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New York News

After redistricting impasse in New York, what happens now?

New York state Capitol
Jim Levulis
/
WAMC
New York state Capitol

A New York commission designed to independently draw new statewide congressional and legislative districts based on the 2020 census data succumbed to politics early this month when members divided along party lines and presented two opposing plans to the state Legislature.

The commission was created through a constitutional amendment approved by New York’s voters in 2014. Its aim was to put an end to the state’s notorious past practices of political gerrymandering. But the new rules allow both majority and minority party legislative leaders to pick an equal number of appointees, and the commission ended up with equally numbered Democratic and Republican factions. Each blamed the other for the inability to agree. It will now be up to the Legislature to decide which map, if any, to support.

For analysis, we spoke with Richard Rifkin of the Government Law Center at Albany Law School.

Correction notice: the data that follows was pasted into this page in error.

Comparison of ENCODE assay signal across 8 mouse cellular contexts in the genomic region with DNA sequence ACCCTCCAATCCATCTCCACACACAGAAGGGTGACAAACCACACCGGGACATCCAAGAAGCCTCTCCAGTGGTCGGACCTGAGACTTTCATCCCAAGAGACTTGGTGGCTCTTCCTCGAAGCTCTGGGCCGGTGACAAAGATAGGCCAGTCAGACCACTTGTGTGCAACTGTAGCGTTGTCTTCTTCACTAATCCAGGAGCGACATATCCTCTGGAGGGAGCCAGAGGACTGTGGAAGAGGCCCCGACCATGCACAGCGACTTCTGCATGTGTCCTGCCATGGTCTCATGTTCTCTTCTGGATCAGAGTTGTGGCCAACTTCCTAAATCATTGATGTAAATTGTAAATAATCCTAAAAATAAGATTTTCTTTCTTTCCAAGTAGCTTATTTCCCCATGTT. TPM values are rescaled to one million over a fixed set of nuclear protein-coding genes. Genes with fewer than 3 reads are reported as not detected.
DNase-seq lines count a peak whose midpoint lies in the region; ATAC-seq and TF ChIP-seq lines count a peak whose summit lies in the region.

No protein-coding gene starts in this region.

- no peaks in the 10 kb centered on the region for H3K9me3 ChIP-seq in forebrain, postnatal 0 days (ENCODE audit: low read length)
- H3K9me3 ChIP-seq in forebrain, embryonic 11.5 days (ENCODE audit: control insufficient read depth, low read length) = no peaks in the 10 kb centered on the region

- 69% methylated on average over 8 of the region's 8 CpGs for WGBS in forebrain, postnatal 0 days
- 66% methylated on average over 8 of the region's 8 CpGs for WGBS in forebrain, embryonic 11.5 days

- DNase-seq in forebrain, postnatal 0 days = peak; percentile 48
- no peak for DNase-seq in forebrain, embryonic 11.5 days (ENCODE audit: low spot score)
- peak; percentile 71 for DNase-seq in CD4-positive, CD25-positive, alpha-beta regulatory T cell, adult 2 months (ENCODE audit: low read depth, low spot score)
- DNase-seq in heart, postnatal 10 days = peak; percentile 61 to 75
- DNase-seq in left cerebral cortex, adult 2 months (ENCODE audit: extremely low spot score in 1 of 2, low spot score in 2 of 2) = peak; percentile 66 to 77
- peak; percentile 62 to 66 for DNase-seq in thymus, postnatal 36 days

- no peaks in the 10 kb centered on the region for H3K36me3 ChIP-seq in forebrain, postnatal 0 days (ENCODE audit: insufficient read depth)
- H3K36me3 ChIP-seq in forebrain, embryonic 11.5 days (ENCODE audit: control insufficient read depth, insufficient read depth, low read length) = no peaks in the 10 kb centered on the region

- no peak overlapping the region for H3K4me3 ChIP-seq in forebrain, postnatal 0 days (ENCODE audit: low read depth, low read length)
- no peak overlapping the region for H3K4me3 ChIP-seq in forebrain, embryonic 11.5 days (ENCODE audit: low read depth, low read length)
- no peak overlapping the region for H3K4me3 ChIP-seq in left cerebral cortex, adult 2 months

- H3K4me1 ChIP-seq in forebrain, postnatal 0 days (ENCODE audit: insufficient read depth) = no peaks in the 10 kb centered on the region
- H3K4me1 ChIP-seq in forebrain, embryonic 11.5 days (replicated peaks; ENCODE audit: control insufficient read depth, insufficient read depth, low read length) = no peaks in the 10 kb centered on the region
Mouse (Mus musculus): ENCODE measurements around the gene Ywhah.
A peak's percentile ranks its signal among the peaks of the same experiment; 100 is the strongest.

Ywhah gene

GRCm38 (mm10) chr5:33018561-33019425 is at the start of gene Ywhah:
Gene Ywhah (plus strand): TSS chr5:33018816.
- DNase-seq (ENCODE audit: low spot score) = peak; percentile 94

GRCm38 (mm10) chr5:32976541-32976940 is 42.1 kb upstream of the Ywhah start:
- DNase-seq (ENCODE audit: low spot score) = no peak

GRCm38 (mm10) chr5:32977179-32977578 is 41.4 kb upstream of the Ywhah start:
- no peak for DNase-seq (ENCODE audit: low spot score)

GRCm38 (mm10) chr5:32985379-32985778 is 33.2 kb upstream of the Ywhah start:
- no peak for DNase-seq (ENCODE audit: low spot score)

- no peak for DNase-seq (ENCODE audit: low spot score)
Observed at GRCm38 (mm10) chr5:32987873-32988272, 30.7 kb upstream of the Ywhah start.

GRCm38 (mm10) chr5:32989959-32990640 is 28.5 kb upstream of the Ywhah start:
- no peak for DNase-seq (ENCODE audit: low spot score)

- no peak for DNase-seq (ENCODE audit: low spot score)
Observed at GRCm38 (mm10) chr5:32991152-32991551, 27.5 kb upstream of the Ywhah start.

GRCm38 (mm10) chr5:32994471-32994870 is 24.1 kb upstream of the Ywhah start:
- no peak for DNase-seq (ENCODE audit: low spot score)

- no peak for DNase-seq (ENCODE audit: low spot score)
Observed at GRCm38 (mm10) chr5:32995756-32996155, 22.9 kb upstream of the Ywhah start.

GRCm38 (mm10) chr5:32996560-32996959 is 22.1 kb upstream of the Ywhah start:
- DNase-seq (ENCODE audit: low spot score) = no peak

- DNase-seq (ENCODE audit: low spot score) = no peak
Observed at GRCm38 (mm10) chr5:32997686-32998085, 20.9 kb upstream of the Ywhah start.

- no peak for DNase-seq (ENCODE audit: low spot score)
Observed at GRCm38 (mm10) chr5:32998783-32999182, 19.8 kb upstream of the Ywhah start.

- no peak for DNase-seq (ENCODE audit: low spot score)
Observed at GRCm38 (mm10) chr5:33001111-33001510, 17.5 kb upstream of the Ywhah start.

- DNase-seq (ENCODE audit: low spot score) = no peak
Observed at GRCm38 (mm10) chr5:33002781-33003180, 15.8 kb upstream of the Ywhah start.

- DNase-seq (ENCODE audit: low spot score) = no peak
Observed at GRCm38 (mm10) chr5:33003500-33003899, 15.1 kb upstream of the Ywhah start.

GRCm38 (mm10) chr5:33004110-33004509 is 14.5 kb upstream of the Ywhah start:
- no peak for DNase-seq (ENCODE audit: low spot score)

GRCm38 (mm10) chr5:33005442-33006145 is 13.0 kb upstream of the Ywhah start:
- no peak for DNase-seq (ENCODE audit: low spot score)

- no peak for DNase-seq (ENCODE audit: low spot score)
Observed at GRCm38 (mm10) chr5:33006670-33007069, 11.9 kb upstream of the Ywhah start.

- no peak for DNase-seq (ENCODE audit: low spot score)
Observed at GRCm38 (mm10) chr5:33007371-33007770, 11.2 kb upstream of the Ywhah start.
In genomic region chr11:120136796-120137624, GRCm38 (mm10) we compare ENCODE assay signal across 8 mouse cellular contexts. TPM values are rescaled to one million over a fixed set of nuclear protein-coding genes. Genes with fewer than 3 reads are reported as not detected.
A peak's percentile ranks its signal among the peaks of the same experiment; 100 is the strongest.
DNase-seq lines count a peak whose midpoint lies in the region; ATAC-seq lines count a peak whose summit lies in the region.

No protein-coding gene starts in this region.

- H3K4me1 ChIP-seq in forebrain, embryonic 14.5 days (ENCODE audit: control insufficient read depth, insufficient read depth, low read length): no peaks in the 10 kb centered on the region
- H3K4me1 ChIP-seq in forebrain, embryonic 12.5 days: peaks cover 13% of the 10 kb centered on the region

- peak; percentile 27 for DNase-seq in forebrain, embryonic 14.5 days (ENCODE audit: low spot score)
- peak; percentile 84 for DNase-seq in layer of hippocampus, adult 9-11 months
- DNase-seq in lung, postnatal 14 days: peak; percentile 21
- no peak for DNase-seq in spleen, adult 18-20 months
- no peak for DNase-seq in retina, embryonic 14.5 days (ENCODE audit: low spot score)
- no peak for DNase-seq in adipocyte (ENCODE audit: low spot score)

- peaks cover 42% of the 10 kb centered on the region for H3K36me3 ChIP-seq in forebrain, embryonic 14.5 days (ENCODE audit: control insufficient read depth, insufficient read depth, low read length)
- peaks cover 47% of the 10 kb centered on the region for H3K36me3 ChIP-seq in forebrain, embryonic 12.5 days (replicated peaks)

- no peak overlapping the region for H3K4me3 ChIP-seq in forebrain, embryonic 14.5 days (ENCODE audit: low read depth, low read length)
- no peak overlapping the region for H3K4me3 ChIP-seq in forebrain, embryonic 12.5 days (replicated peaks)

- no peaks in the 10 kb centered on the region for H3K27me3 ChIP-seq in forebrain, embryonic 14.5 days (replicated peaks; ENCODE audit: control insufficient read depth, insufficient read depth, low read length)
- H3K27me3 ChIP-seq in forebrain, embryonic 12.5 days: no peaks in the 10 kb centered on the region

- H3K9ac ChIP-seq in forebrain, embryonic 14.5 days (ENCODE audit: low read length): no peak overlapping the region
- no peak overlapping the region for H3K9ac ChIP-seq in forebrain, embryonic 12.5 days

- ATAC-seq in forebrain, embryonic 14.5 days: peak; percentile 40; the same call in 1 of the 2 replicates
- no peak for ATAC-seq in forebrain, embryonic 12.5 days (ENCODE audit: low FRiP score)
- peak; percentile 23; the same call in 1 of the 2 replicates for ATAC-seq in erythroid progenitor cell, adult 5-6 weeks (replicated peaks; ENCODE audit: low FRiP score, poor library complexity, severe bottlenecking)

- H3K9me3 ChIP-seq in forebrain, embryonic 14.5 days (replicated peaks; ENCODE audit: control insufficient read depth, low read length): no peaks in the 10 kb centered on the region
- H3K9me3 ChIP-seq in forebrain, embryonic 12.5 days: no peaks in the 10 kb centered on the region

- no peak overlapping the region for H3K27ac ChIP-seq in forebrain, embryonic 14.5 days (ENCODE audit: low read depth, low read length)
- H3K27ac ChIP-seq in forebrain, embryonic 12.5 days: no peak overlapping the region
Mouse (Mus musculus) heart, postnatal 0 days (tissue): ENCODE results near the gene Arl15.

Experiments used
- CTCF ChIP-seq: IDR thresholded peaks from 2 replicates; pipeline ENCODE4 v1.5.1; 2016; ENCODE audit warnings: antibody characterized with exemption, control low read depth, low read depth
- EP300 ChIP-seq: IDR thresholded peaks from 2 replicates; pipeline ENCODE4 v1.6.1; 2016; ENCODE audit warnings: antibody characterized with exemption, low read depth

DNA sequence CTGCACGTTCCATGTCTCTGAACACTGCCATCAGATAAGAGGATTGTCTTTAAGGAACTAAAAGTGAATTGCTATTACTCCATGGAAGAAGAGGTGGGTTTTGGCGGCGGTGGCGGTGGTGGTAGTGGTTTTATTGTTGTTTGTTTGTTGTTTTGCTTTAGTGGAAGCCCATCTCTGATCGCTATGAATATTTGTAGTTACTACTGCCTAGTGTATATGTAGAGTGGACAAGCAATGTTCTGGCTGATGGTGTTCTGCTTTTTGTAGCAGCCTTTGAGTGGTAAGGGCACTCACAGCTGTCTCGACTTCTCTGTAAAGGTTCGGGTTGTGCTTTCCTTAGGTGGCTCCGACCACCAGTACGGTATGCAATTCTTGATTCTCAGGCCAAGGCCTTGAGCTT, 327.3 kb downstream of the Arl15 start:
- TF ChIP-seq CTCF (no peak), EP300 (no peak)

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  • A New York commission designed to independently draw new statewide congressional and legislative districts based on the 2020 census data succumbed to politics Monday when members divided along party lines and presented two opposing plans to the state Legislature.
  • As New York’s Independent Redistricting Commission considers new electoral maps, the leaders of three Capital Region cities gathered this morning, pushing the IRC to keep Albany, Schenectady, and Troy together in the same Congressional district.
  • Democrats in New York have been absorbing the impact of some unexpected losses on election night. They are debating what, if anything, they should do differently next year when several important races, including the contest for governor, occur. Republicans, meanwhile, see new hope for winning statewide offices in 2022.